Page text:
We’ve currently upgraded to RT 3.8.8 on RHEL 5 64-bit. We’ve deployed
with Apache 2.2.3 (RHEL supplied), mod_fastcgi 2.4.6.
Unfortunately, about 1-2x a day, the mason_handler.fcgi processes will
progressively grow in memory consumption from running at about 90MB each
to 1-3GB each, and continue to rise, until the machine fills swap and
OOM killer has its fun. For example, right now you can see some of the
processes which have for some reason, consumed and held onto quite a bit
USER PID %CPU %MEM VSZ RSS TTY STAT START TIME COMMAND
root 11216 0.0 0.1 198560 6332 ? Ss Jul20 0:00
apache 11218 0.0 0.0 197968 3468 ? S Jul20 0:00 _
apache 11219 0.3 29.2 1354192 1227444 ? S Jul20 3:36 | _
apache 11229 0.3 29.3 1356172 1229444 ? S Jul20 3:46 | _
apache 11232 0.2 7.7 452176 325296 ? S Jul20 3:06 | _
apache 11236 0.2 3.1 257672 131180 ? S Jul20 2:21 | _
RT is configured for use with mod_fastcgi via the directive:
FastCgiServer /opt/rt3/bin/mason_handler.fcgi -idle-timeout 120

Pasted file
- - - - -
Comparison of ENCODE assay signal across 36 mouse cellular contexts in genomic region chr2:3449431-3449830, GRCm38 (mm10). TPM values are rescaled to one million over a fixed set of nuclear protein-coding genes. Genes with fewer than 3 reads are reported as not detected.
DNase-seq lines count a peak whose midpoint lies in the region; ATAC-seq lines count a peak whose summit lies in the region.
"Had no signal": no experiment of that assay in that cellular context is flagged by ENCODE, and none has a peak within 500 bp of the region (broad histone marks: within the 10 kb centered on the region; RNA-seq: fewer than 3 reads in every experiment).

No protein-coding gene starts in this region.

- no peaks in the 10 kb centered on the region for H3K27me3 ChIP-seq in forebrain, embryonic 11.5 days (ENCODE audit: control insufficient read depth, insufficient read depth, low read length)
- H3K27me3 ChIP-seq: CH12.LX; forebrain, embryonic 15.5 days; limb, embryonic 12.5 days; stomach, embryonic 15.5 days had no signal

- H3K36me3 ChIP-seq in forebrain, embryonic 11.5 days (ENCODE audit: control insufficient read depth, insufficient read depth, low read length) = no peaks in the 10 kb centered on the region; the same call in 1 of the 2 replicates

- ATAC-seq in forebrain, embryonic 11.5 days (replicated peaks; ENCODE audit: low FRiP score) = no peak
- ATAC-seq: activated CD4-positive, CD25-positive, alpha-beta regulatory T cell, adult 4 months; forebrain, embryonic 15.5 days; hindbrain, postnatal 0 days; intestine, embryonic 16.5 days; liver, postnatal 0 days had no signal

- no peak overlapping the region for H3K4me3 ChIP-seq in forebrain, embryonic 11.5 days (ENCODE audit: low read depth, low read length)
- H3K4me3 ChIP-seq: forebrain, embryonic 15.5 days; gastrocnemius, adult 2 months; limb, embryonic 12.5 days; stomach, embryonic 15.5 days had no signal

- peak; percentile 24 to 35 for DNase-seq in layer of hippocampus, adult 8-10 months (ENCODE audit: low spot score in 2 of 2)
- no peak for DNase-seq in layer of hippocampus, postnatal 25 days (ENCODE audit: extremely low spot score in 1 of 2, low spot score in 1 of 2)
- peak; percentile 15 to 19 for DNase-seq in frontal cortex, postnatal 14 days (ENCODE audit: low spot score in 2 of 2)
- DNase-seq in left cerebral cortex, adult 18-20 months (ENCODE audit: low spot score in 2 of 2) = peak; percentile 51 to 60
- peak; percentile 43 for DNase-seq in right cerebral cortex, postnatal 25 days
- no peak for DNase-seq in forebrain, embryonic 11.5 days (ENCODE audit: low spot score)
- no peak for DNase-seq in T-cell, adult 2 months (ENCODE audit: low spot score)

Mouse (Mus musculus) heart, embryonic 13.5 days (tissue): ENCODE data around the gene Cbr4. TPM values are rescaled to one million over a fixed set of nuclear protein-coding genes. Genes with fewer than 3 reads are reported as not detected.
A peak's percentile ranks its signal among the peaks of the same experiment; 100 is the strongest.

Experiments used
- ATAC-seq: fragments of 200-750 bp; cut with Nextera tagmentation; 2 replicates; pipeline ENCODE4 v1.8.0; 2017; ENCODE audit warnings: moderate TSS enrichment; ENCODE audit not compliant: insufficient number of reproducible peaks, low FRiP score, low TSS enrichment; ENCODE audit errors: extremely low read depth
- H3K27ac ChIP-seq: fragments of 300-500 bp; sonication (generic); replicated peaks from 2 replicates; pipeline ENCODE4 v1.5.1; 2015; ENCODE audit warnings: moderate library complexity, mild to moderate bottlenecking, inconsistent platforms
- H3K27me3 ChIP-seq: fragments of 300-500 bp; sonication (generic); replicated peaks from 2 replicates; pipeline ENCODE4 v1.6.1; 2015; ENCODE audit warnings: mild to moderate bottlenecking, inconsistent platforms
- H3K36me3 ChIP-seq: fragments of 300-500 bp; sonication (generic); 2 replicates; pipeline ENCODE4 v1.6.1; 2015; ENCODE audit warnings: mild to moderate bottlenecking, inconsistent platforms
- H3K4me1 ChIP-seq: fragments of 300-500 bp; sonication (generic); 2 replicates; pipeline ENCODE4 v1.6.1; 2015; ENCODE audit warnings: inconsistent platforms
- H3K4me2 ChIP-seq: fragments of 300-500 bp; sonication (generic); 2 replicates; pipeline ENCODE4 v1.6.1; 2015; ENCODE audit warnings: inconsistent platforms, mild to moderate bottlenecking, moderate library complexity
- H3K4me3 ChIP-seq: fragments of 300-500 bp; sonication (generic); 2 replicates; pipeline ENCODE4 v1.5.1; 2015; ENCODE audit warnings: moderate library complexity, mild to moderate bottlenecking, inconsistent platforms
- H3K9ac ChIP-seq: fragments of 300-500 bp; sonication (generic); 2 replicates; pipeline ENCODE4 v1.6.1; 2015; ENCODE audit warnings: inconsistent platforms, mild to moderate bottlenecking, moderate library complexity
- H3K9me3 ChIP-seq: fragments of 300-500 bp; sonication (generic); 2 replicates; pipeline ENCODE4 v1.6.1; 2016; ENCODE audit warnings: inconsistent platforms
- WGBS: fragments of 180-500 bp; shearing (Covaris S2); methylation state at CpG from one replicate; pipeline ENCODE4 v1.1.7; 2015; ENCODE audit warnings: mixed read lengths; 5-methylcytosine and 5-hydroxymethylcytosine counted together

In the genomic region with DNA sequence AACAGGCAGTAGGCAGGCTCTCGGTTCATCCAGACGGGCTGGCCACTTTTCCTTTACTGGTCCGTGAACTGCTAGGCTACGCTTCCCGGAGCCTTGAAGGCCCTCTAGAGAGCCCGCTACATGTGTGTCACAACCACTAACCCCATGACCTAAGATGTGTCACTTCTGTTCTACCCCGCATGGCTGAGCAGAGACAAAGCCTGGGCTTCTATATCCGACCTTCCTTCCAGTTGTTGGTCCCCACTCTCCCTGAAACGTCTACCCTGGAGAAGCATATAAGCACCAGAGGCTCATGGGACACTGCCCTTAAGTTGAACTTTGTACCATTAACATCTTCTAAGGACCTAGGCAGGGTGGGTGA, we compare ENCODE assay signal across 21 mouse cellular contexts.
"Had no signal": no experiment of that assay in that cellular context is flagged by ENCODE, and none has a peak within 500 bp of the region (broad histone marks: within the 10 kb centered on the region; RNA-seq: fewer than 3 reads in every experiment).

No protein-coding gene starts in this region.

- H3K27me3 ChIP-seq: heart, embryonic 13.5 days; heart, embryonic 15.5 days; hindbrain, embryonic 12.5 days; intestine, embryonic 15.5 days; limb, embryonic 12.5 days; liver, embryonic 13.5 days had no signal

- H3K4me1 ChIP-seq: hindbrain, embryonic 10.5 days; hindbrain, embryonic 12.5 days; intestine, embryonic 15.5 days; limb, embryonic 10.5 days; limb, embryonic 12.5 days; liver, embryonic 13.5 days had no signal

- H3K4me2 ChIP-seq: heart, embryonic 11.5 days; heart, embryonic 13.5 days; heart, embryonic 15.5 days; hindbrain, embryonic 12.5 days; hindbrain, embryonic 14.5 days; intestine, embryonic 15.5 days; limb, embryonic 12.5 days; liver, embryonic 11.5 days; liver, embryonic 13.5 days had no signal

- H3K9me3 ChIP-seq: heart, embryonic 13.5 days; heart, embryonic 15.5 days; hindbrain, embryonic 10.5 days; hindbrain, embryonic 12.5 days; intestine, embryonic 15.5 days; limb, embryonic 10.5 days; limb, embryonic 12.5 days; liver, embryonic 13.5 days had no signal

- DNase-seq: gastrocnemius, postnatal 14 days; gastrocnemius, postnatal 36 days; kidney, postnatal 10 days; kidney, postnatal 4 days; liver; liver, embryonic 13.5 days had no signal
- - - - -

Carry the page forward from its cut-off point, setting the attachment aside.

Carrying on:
within Apache’s config.
To work around this issue, I’ve investigated attempting to adjust
mod_fastcgi via the FastCgiConfig directives, so the mason_handler.fcgi
processes would be recycled (spawned, killed, etc) based on demand. In
theory, that should just start to clean up used memory resources when
there’s a lull in activity. Unfortunately, I haven’t had any success in
this. Seems that the FastCgiConfig directives (singleThreshold,
multiThreshold, minProcesses, maxProcesses, etc.) aren’t being honored.
It looks like I can also configure RT to just use mason_handler as an
external FastCGI server, and have Apache/RT communicate via a local UNIX
socket, but I don’t think this will solve our issue as the external
server (/opt/rt3/bin/fastcgi_server) doesn’t have any advanced process
scheduling abilities like those I was attempting to make use of with
Lastly, this issue seems to be quite similar to one posted at
http://issues.bestpractical.com/Ticket/Display.html?id=15108 – perhaps
this is more widespread than on just my deployment?
Anyways, any help/input would be greatly appreciated. I’d rather not
have to cron restart Apache twice a day just to keep the service online.
Senior Systems Engineer